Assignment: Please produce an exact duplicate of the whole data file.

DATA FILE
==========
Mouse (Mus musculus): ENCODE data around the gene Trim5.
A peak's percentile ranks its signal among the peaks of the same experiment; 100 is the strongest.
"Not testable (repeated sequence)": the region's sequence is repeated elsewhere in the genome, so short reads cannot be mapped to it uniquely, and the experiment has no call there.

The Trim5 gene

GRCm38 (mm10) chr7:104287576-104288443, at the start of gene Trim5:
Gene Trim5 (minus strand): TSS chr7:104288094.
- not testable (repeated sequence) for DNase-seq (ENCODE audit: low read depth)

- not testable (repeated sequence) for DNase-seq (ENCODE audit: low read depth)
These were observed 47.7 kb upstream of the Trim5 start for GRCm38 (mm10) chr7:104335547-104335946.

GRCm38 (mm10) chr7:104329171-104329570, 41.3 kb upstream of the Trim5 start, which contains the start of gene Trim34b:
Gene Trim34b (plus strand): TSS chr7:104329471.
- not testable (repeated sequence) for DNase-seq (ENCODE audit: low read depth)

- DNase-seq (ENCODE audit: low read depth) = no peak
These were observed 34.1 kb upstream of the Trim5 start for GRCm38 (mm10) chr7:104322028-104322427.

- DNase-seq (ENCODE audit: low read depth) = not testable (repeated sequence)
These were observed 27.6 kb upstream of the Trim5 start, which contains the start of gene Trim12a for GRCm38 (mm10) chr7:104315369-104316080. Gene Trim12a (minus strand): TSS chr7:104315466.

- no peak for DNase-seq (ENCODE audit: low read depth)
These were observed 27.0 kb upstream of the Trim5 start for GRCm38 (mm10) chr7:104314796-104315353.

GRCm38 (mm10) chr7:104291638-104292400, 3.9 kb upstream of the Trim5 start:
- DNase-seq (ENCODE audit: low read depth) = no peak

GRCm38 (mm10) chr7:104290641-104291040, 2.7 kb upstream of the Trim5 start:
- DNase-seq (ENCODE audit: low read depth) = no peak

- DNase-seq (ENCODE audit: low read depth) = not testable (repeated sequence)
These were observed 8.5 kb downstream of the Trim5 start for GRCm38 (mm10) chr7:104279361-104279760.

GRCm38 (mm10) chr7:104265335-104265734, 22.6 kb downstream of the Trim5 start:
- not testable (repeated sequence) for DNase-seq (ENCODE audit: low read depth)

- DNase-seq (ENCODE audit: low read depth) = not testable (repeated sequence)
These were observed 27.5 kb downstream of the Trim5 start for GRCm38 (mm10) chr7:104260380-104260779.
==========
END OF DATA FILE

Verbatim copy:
Mouse (Mus musculus): ENCODE data around the gene Trim5.
A peak's percentile ranks its signal among the peaks of the same experiment; 100 is the strongest.
"Not testable (repeated sequence)": the region's sequence is repeated elsewhere in the genome, so short reads cannot be mapped to it uniquely, and the experiment has no call there.

The Trim5 gene

GRCm38 (mm10) chr7:104287576-104288443, at the start of gene Trim5:
Gene Trim5 (minus strand): TSS chr7:104288094.
- not testable (repeated sequence) for DNase-seq (ENCODE audit: low read depth)

- not testable (repeated sequence) for DNase-seq (ENCODE audit: low read depth)
These were observed 47.7 kb upstream of the Trim5 start for GRCm38 (mm10) chr7:104335547-104335946.

GRCm38 (mm10) chr7:104329171-104329570, 41.3 kb upstream of the Trim5 start, which contains the start of gene Trim34b:
Gene Trim34b (plus strand): TSS chr7:104329471.
- not testable (repeated sequence) for DNase-seq (ENCODE audit: low read depth)

- DNase-seq (ENCODE audit: low read depth) = no peak
These were observed 34.1 kb upstream of the Trim5 start for GRCm38 (mm10) chr7:104322028-104322427.

- DNase-seq (ENCODE audit: low read depth) = not testable (repeated sequence)
These were observed 27.6 kb upstream of the Trim5 start, which contains the start of gene Trim12a for GRCm38 (mm10) chr7:104315369-104316080. Gene Trim12a (minus strand): TSS chr7:104315466.

- no peak for DNase-seq (ENCODE audit: low read depth)
These were observed 27.0 kb upstream of the Trim5 start for GRCm38 (mm10) chr7:104314796-104315353.

GRCm38 (mm10) chr7:104291638-104292400, 3.9 kb upstream of the Trim5 start:
- DNase-seq (ENCODE audit: low read depth) = no peak

GRCm38 (mm10) chr7:104290641-104291040, 2.7 kb upstream of the Trim5 start:
- DNase-seq (ENCODE audit: low read depth) = no peak

- DNase-seq (ENCODE audit: low read depth) = not testable (repeated sequence)
These were observed 8.5 kb downstream of the Trim5 start for GRCm38 (mm10) chr7:104279361-104279760.

GRCm38 (mm10) chr7:104265335-104265734, 22.6 kb downstream of the Trim5 start:
- not testable (repeated sequence) for DNase-seq (ENCODE audit: low read depth)

- DNase-seq (ENCODE audit: low read depth) = not testable (repeated sequence)
These were observed 27.5 kb downstream of the Trim5 start for GRCm38 (mm10) chr7:104260380-104260779.